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Re: [libvirt] [PATCH v5 0/3] vsh: Introduce new API for printing tables



On Tue, Aug 28, 2018 at 11:35:02AM +0100, Daniel P. Berrangé wrote:
> On Mon, Aug 27, 2018 at 05:50:22PM +0200, Simon Kobyda wrote:
> > On Fri, 2018-08-24 at 12:10 +0200, Michal Privoznik wrote:
> > > On 08/24/2018 11:36 AM, Daniel P. Berrangé wrote:
> > > > On Fri, Aug 24, 2018 at 10:59:04AM +0200, Michal Privoznik wrote:
> > > >
> > > > But first fix the build failures :-)
> > > >
> > > > On CentOS / RHEL:
> > > >
> > > > https://travis-ci.org/libvirt/libvirt/jobs/420024141
> > > >
> > > >
> > > >  4)
> > > > testUnicode                                                       .
> > > > ..
> > > > Offset 30
> > > > Expect [государство
> > > > -----------------------------------------
> > > >  1    fedora28              running
> > > >  2    🙊🙉🙈rhel7.5🙆🙆🙅]
> > > > Actual
> > > > [
> > > >                   государство
> > > > -----------------------------------------------------------------
> > > > ------------------------------------------------------------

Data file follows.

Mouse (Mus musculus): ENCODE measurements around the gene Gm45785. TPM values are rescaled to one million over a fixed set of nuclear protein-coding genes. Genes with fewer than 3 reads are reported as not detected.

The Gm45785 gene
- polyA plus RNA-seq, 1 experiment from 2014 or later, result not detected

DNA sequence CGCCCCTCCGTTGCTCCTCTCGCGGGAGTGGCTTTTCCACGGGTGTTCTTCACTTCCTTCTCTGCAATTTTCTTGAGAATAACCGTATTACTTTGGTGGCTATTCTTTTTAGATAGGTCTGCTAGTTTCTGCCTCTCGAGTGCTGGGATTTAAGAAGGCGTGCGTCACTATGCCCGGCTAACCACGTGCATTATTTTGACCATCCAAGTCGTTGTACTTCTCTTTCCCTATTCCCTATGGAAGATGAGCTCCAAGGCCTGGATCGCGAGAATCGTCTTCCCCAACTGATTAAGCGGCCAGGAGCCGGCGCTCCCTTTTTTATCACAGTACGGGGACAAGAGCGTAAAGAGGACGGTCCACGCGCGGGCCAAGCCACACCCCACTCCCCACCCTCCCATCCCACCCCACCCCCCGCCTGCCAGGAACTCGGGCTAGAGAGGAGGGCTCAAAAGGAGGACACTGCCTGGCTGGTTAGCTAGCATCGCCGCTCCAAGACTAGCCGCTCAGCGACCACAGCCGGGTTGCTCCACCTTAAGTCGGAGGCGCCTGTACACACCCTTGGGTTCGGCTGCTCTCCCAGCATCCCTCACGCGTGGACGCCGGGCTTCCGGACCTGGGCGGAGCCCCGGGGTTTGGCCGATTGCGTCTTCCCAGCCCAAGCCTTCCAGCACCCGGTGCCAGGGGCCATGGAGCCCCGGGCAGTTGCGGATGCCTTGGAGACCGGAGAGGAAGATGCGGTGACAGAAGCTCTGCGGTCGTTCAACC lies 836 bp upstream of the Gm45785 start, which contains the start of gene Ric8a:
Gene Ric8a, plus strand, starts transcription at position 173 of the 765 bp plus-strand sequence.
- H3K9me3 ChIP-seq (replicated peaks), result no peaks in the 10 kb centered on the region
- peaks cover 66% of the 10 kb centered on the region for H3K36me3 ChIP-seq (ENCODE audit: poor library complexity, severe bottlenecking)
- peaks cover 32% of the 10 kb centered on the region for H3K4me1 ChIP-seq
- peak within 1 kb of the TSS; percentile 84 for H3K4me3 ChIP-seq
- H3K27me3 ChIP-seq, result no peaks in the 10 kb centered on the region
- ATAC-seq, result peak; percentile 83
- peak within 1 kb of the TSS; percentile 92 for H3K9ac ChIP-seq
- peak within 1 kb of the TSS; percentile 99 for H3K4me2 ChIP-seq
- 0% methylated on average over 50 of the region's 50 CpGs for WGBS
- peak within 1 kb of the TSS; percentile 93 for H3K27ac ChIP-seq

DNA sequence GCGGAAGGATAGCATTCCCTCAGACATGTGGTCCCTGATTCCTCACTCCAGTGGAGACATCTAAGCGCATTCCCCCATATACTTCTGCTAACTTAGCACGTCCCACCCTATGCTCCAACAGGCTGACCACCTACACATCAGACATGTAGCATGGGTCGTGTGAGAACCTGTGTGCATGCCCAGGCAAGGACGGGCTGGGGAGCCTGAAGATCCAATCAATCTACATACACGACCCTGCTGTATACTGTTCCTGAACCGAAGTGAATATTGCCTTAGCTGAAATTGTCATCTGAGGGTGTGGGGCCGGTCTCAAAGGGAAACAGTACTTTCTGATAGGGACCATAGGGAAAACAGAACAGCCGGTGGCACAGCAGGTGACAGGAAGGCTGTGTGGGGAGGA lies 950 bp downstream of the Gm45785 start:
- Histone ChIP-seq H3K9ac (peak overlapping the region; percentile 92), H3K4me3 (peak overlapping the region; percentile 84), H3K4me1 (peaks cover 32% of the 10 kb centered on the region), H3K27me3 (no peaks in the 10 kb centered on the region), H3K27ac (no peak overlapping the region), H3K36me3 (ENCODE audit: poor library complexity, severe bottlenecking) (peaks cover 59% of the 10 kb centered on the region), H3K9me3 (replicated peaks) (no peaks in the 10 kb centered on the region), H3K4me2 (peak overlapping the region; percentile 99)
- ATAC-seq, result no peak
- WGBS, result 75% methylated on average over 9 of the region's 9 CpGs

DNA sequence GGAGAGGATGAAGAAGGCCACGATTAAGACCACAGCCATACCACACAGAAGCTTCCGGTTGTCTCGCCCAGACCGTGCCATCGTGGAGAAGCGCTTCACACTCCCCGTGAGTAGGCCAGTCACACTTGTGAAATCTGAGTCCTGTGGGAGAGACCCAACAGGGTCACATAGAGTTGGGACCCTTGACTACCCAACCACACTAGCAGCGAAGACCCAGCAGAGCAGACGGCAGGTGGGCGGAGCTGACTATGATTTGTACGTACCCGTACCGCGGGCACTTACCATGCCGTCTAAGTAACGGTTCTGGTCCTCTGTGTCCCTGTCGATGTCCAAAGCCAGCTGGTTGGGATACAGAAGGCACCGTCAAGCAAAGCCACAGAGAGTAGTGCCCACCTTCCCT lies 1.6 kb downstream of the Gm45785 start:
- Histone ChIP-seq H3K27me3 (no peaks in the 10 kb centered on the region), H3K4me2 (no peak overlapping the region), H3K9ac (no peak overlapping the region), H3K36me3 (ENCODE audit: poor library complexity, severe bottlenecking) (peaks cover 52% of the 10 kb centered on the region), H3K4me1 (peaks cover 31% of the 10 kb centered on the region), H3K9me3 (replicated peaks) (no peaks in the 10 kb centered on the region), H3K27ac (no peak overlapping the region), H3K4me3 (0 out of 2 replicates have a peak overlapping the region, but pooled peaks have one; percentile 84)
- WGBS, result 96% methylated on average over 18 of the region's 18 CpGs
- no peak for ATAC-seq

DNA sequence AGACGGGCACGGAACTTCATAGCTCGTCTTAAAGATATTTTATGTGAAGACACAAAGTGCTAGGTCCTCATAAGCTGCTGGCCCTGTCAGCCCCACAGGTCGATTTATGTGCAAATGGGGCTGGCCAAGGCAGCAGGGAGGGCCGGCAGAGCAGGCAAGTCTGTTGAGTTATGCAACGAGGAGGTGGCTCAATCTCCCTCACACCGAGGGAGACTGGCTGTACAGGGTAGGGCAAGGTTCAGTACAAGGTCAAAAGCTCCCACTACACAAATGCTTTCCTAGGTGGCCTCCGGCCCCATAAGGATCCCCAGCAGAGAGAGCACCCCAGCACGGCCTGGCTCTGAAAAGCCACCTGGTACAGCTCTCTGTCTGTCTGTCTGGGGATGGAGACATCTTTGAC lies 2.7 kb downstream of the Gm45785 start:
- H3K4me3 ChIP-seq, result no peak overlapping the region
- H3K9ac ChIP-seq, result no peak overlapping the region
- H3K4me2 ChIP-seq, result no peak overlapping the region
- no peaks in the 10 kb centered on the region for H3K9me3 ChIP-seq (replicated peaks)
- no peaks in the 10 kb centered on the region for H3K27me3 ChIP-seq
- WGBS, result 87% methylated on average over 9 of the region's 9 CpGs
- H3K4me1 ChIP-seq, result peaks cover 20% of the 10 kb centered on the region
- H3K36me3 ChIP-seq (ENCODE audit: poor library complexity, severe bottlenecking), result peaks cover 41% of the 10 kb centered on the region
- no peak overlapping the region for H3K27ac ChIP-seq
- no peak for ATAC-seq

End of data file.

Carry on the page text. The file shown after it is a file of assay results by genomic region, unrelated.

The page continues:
> > > >  1    fedora28
> > > >                                              running
> > > >  2    \xff\xff\xff\xff\xff\xff\xff\xff\xff\xff\xff\xffrhel7.5\xff\x
> > > > ff\xff\xff\xff\xff\xff\xff\xff\xff\xff\xff]
> > > >
> > >
> > > Okay, this is probably due to ancient gcc that's there (4.8.0) and is
> > > supposed to be fixed by adding -finput-charset= onto gcc command
> > > line.
> > > Haven't tested it though.
> >
> > I tried but it didn't help. From what I understood, CentOS has problems
> > with unicodes such as 🙊🙉🙈🙆🙆🙅. On that system, it can convert
> > any of those characters to wchar_t successfully and properly, but when
> > we pass that character to iswprint, it returns 0 (considers those wide
> > characters nonprintable).
>
> On the plus side, it appears that when this problem hits, the code is
> still correctly doing the column alignment taking account of these
> unexpected escape sequences.
>
> So how about storing 2 sets of expected data for this test case.
>
> In the unit test then call iswprint() to figure out which of the
> two expected data sets to compare against.

How does it help us during runtime when someone uses such characters in a
domain's name? It would still return a row consisting of escape sequences. So
what's the point of providing 2 sets of expected data for a test just so it can
pass, rather than use unicode characters we know would pass and everything else
is a platform limitation which is out of our hands.

Erik


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